General Anesthesia Linked to Increased Risk of Dementia in Elderly
(NEW YORK) -- A new study shows that senior citizens who go under general anesthesia during medical procedures may experience an increased rate of dementia.
General anesthesia is used to make a patient unconscious and unable to feel pain or discomfort during medical procedures. Often, anesthesia is delivered through intravenous drugs or inhaled gases.
Elderly patients frequently develop a conditioned known as post-operative cognitive dysfunction (POCD) after major surgeries. Experts believe that POCD may be a precursor to lasting dementia.
In a study, researchers in France followed over 7,000 patients who did not suffer from dementia and analyzed data taken from those patients over a span of ten years.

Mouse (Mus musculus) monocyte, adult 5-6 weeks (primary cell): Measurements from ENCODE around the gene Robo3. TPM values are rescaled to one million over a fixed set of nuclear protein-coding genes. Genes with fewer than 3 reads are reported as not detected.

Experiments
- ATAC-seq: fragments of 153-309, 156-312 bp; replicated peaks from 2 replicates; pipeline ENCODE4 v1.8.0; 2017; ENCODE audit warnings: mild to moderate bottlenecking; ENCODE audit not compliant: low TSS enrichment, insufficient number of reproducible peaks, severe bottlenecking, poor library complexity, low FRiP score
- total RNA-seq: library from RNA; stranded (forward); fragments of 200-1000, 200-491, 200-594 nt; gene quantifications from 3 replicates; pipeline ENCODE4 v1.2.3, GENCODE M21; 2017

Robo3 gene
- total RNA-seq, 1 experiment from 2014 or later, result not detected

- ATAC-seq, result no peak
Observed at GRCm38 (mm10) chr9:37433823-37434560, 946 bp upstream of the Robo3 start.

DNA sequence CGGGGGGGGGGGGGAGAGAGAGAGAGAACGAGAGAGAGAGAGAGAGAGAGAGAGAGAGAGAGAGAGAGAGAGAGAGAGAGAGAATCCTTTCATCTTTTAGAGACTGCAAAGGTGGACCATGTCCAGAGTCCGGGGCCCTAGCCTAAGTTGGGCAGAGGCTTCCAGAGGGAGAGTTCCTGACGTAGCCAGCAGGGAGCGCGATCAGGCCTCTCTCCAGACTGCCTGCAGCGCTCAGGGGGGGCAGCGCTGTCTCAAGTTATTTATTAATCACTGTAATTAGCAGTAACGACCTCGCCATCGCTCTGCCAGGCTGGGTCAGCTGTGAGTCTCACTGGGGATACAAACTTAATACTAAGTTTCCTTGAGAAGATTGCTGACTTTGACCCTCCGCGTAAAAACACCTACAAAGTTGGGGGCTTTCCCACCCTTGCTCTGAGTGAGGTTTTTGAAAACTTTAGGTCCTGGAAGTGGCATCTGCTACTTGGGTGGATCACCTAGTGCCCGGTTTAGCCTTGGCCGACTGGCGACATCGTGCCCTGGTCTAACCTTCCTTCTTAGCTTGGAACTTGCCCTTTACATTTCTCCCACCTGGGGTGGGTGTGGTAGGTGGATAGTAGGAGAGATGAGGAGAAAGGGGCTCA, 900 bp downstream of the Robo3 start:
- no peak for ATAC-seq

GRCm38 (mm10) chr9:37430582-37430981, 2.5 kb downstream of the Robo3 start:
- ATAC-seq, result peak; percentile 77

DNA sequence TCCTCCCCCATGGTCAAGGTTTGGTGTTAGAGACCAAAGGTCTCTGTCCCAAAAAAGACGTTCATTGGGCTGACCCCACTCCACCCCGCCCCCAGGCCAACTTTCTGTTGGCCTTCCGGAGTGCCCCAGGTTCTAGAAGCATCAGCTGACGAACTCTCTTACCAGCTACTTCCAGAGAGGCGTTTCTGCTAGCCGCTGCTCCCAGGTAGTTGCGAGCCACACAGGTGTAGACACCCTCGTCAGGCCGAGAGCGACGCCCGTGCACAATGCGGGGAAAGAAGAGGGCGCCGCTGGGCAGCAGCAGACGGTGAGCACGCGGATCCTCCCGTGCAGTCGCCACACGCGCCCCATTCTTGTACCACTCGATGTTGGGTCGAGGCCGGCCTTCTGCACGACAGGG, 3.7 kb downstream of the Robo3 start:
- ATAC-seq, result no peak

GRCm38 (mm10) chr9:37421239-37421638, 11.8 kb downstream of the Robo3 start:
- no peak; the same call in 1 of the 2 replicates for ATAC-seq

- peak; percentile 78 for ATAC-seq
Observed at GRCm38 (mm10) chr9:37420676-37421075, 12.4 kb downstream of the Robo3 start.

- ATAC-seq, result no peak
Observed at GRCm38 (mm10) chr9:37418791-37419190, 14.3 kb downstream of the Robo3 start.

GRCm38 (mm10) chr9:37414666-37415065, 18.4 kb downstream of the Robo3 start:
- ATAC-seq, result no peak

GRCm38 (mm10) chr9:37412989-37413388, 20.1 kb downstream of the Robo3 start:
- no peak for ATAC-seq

Over 22 percent of those who had a medical history including general anesthesia developed dementia. That rate is 35 percent higher than in patients without a history of general anesthesia, 18.7 percent of whom developed dementia.
It is possible that other health conditions contributed to a higher rate of dementia, as senior citizens who undergo procedures requiring general anesthesia may be less healthy than those who did not require those procedures.
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